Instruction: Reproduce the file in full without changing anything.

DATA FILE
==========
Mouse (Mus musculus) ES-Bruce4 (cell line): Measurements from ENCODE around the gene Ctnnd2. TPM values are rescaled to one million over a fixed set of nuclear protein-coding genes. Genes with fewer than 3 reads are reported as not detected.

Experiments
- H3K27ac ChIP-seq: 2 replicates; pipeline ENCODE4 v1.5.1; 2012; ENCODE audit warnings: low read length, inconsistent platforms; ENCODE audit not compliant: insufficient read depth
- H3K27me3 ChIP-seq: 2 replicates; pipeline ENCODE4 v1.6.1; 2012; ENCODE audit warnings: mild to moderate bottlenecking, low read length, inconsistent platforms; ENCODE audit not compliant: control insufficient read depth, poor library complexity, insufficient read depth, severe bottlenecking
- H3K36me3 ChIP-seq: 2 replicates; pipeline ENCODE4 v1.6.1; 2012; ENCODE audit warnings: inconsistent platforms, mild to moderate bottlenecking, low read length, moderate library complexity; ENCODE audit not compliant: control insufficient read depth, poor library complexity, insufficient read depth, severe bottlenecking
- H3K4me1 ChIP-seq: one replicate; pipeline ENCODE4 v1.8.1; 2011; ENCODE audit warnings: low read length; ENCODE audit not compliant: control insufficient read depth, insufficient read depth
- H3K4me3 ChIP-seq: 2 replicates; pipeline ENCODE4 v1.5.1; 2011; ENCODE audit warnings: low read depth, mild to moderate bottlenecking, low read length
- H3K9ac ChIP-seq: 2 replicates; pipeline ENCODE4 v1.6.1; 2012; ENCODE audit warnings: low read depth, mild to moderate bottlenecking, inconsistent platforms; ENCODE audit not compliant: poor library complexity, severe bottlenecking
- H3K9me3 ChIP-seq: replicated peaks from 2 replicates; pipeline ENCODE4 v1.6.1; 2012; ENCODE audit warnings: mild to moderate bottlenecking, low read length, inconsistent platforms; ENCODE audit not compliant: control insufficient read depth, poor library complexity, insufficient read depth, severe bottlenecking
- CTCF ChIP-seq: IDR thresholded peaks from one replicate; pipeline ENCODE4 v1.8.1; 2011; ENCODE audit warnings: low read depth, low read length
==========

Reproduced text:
Mouse (Mus musculus) ES-Bruce4 (cell line): Measurements from ENCODE around the gene Ctnnd2. TPM values are rescaled to one million over a fixed set of nuclear protein-coding genes. Genes with fewer than 3 reads are reported as not detected.

Experiments
- H3K27ac ChIP-seq: 2 replicates; pipeline ENCODE4 v1.5.1; 2012; ENCODE audit warnings: low read length, inconsistent platforms; ENCODE audit not compliant: insufficient read depth
- H3K27me3 ChIP-seq: 2 replicates; pipeline ENCODE4 v1.6.1; 2012; ENCODE audit warnings: mild to moderate bottlenecking, low read length, inconsistent platforms; ENCODE audit not compliant: control insufficient read depth, poor library complexity, insufficient read depth, severe bottlenecking
- H3K36me3 ChIP-seq: 2 replicates; pipeline ENCODE4 v1.6.1; 2012; ENCODE audit warnings: inconsistent platforms, mild to moderate bottlenecking, low read length, moderate library complexity; ENCODE audit not compliant: control insufficient read depth, poor library complexity, insufficient read depth, severe bottlenecking
- H3K4me1 ChIP-seq: one replicate; pipeline ENCODE4 v1.8.1; 2011; ENCODE audit warnings: low read length; ENCODE audit not compliant: control insufficient read depth, insufficient read depth
- H3K4me3 ChIP-seq: 2 replicates; pipeline ENCODE4 v1.5.1; 2011; ENCODE audit warnings: low read depth, mild to moderate bottlenecking, low read length
- H3K9ac ChIP-seq: 2 replicates; pipeline ENCODE4 v1.6.1; 2012; ENCODE audit warnings: low read depth, mild to moderate bottlenecking, inconsistent platforms; ENCODE audit not compliant: poor library complexity, severe bottlenecking
- H3K9me3 ChIP-seq: replicated peaks from 2 replicates; pipeline ENCODE4 v1.6.1; 2012; ENCODE audit warnings: mild to moderate bottlenecking, low read length, inconsistent platforms; ENCODE audit not compliant: control insufficient read depth, poor library complexity, insufficient read depth, severe bottlenecking
- CTCF ChIP-seq: IDR thresholded peaks from one replicate; pipeline ENCODE4 v1.8.1; 2011; ENCODE audit warnings: low read depth, low read length